I’m not sure of the exact date, but I know it was the end of April two years ago that I completed my first big quilling project without using any sort of pattern… my produce stand. It all started when I was flipping through a book with quilling photos about 3 months after I first started quilling—I came across a photo of a fruit bowl, complete with an orange, an apple, grapes, and a banana. That got the ball rolling and, after about 17 hours of quilling (spread out over 3 days), the produce stand was finally finished. I don’t think that I had ever, in my whole, let my creativity out in such a manner and it was a rush! I knew I enjoyed quilling, but this project got me hooked and helped me realize that there is a world of possibilities that go far beyond the patterns you find in purchased quilling books.
The real exciting thing for me about this piece is the fact that is has SO much 3-D miniature quilling throughout—my favorite kind of quilling. This also happens to be the one and only piece that I have not sold or given as a gift. It hangs in my kitchen in a nice deep shadow box.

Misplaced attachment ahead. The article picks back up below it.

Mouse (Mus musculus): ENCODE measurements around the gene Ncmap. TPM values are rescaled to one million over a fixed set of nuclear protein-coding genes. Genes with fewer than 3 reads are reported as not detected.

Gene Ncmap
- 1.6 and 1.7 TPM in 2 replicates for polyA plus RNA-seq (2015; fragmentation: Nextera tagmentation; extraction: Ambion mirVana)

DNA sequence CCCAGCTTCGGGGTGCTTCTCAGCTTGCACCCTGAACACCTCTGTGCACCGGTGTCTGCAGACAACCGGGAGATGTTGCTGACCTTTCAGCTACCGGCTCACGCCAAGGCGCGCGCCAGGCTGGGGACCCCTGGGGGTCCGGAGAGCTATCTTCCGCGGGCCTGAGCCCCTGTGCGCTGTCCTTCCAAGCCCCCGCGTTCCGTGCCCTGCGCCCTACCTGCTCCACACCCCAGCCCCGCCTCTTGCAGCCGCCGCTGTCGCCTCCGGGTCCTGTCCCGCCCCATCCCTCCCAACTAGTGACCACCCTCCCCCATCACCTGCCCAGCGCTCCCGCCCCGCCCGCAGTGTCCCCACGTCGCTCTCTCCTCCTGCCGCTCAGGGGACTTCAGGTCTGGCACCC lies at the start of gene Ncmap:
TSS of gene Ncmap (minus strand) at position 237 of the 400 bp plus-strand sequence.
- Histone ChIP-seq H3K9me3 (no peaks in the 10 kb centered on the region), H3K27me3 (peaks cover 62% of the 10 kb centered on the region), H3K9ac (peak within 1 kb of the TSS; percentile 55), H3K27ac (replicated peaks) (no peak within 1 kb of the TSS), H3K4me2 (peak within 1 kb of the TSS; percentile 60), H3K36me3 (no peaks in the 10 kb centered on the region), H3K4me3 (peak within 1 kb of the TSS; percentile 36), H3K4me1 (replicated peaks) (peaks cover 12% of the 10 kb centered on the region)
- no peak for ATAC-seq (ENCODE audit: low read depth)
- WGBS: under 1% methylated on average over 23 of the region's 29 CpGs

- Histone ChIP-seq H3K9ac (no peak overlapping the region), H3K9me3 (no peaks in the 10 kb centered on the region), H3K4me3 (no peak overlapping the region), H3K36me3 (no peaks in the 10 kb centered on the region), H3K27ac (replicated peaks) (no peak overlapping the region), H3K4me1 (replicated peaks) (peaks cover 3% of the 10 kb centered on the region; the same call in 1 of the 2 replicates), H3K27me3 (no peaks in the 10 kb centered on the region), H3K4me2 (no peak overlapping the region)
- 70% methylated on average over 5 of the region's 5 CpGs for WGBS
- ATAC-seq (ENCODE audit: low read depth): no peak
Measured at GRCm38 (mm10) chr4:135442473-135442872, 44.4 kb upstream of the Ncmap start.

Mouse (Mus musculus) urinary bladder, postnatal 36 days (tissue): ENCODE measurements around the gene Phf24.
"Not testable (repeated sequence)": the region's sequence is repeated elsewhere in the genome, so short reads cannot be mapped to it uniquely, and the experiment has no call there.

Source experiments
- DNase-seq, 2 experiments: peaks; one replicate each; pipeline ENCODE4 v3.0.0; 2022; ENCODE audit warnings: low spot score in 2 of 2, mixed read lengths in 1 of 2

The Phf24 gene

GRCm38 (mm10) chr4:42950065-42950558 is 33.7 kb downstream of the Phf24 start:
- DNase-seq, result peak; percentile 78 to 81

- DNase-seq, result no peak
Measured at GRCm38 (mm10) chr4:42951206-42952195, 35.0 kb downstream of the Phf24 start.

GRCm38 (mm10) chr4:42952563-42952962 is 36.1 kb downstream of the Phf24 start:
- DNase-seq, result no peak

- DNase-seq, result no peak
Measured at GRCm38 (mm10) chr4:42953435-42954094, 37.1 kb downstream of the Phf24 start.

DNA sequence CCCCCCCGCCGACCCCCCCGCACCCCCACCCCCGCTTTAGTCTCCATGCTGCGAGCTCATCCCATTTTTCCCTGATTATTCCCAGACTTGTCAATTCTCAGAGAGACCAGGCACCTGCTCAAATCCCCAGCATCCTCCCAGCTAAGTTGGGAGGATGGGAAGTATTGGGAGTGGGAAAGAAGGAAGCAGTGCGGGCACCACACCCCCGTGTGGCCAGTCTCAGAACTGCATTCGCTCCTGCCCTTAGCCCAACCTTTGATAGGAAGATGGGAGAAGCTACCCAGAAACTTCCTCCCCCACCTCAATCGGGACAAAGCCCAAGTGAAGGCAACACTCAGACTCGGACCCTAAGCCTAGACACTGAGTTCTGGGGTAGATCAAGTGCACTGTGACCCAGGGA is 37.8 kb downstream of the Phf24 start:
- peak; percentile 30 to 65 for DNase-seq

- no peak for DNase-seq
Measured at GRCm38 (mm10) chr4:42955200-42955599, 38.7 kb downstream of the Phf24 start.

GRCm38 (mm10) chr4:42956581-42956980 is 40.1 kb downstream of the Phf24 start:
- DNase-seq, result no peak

As much as I love this piece, I’ve always had some mixed feelings about it because it is the only piece I have done that isn’t “pure” quilling: I used pieces of toothpick to create the posts for the little signs, the legs of the stool, and to hold up the red and white awning. The stand is supported from the back with pieces of styrofoam. And, obviously, the stand itself was created with cut pieces of cardstock. It would have been possible to do the entire thing out of quilling, but I don’t think the final product would have turned out the way I was picturing it in my head… so I’m glad I went ahead and “cheated” a bit.
I used cheap-o watercolors to paint the green ground and the sky, which turned out better than expected. The vines on the stand itself reflect more traditional quilling styles and they also serve to soften the piece. I wanted to make it clear that the stand was being tended, which is why I created the little section with the partially-eaten banana, the open book, and the hat on the stool. It has sort of that “be right back” look. 🙂
This was also the first time I discovered how much life little bluebirds can add to a piece… which really started something! Fun fact—the grapes, according to their sign, are sold by the bunch, yet I have the grapes sitting in the scale, as if they are sold by the pound. I felt that little detail added some subtle humor to the piece… something fun for the viewer to discover.
Finally… I had never taken decent photos of the produce stand (which you’ll notice if you saw the slide show in my first post), so this was an opportunity to do that as well.